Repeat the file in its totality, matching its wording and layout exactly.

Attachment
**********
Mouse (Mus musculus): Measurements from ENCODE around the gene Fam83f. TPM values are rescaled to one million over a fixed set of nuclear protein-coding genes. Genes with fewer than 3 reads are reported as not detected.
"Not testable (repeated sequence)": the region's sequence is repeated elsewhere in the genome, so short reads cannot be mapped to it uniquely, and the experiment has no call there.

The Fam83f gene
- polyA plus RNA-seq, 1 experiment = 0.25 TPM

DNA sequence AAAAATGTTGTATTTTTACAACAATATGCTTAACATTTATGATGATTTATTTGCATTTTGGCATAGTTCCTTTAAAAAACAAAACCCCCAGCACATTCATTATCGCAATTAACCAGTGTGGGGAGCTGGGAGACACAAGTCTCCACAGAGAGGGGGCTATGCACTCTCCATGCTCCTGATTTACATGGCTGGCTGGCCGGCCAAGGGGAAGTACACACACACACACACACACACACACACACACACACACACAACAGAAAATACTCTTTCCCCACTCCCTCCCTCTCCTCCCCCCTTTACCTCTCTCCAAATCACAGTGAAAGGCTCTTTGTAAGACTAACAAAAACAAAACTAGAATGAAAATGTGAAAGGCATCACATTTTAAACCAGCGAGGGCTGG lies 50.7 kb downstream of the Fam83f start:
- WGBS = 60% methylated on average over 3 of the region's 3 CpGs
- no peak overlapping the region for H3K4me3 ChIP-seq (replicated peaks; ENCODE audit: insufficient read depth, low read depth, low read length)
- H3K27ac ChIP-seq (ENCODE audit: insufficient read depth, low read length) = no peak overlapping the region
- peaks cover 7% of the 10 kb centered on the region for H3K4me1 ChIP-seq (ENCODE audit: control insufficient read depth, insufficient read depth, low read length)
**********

Mouse (Mus musculus): Measurements from ENCODE around the gene Fam83f. TPM values are rescaled to one million over a fixed set of nuclear protein-coding genes. Genes with fewer than 3 reads are reported as not detected.
"Not testable (repeated sequence)": the region's sequence is repeated elsewhere in the genome, so short reads cannot be mapped to it uniquely, and the experiment has no call there.

The Fam83f gene
- polyA plus RNA-seq, 1 experiment = 0.25 TPM

DNA sequence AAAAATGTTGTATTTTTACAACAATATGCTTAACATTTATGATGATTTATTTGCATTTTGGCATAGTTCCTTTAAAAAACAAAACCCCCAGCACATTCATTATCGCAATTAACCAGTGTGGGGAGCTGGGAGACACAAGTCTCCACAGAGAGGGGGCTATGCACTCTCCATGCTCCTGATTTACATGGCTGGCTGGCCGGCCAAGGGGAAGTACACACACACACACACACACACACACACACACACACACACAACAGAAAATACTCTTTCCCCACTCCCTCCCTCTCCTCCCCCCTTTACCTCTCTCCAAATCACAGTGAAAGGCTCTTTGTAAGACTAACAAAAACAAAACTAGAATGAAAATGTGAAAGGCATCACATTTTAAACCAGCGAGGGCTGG lies 50.7 kb downstream of the Fam83f start:
- WGBS = 60% methylated on average over 3 of the region's 3 CpGs
- no peak overlapping the region for H3K4me3 ChIP-seq (replicated peaks; ENCODE audit: insufficient read depth, low read depth, low read length)
- H3K27ac ChIP-seq (ENCODE audit: insufficient read depth, low read length) = no peak overlapping the region
- peaks cover 7% of the 10 kb centered on the region for H3K4me1 ChIP-seq (ENCODE audit: control insufficient read depth, insufficient read depth, low read length)